A new law in Hawaii has the Federal National Mortgage Association abandoning non-judicial foreclosures in the state. In addition, the secondary lender might reverse some recent real-estate-owned filings.
Hawaii Gov. Neil Abercrombie signed SB 651 into law on May 5.
“The primary component established under this measure, the Mortgage Foreclosure Dispute Resolution Program, seeks to provide the owner-occupants of residential property in Hawaii who are facing foreclosure the opportunity to meet face-to-face with the mortgagees to possibly resolve their differences,” Abercrombie’s office said in a statement at the time.
But the program is only required on non-judicial foreclosures.
So Fannie Mae Friday told its approved servicers that all foreclosures in Hawaii which have not proceeded to sale and are not handled through a court of law should be dismissed. The cases should then be re-filed as judicial foreclosures.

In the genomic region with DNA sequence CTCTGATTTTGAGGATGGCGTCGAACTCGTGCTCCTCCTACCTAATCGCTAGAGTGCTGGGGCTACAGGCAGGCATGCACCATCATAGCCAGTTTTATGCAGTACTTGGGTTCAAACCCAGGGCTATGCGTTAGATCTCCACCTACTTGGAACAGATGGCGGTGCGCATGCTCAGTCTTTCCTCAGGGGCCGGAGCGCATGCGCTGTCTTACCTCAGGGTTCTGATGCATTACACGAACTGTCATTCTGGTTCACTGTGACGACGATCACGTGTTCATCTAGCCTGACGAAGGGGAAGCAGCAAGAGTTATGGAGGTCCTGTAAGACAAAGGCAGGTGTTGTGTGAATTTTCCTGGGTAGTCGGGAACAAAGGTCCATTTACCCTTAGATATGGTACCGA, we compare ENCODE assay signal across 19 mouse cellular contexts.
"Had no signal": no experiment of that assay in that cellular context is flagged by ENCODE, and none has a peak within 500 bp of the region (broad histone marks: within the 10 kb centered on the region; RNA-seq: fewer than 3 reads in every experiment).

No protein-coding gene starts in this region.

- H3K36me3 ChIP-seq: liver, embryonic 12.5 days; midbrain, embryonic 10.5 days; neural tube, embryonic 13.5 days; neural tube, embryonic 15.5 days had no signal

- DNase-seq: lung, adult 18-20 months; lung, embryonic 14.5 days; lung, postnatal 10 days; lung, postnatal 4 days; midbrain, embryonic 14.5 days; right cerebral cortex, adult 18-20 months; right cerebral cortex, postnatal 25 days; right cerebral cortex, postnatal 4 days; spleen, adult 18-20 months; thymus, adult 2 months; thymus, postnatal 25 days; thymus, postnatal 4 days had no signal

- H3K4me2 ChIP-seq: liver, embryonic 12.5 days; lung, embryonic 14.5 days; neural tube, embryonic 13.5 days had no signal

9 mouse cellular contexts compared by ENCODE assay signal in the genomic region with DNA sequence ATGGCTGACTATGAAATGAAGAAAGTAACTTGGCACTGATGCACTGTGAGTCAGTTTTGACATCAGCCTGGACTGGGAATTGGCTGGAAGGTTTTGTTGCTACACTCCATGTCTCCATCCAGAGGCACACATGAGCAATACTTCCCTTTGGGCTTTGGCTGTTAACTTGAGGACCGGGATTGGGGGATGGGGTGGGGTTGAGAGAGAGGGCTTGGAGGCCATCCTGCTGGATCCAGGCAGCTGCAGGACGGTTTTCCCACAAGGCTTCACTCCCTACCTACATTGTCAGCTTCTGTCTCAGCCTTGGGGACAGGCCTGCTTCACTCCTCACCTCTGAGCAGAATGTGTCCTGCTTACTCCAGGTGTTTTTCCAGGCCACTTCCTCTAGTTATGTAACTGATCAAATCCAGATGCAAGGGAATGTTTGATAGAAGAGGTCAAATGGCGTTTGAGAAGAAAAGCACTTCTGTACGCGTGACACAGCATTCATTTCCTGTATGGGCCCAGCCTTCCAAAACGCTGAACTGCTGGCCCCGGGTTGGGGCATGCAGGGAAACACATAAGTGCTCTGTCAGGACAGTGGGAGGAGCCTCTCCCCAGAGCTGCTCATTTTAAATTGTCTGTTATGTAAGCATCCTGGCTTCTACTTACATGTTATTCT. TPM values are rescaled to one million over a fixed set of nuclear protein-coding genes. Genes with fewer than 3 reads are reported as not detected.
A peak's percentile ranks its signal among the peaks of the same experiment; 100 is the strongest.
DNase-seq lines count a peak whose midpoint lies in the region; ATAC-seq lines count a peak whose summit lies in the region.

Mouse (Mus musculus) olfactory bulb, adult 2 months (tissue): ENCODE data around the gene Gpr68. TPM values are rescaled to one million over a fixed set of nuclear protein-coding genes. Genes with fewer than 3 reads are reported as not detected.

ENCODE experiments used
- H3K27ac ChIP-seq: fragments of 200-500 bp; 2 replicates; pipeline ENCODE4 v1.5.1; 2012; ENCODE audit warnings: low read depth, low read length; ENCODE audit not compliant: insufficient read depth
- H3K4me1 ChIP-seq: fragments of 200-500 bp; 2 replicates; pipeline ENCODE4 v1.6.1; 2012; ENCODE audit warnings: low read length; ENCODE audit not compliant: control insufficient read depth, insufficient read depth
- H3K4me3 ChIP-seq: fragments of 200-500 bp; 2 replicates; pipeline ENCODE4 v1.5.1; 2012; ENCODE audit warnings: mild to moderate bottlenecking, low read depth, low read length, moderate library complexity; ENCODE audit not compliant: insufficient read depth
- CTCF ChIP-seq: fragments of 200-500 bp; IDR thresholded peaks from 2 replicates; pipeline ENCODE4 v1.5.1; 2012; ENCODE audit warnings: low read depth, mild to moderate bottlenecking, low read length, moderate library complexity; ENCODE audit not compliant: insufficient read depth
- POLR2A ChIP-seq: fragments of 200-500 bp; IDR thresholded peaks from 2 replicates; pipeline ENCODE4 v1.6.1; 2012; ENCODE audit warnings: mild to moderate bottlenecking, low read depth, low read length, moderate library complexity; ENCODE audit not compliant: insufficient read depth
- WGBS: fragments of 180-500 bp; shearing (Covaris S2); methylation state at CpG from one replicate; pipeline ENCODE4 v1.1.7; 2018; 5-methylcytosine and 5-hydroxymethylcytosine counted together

Any new foreclosure filings must be handled as judicial foreclosures.
The policy is immediately effective.
The Washington, D.C.-based lender said that the maximum allowable foreclosure fee in Hawaii has been established at $2,200 for judicial foreclosures. The fee is in effect for all new filings in the state and pending foreclosures that are converted to judicial actions.
“Due to potential title insurance issues, Fannie Mae may be required to eliminate certain recent REO acquisitions that resulted from non-judicial foreclosures,” the servicing notice stated. “Upon being notified of any eliminations, servicers must immediately restart the matters as judicial foreclosures.”
The only two law firms that can be used by mortgage servicers in Hawaii are Crabtree & Olsen, PS; and Clay, Chapman, Iwamura, Pulice & Nervell, AP/ALC.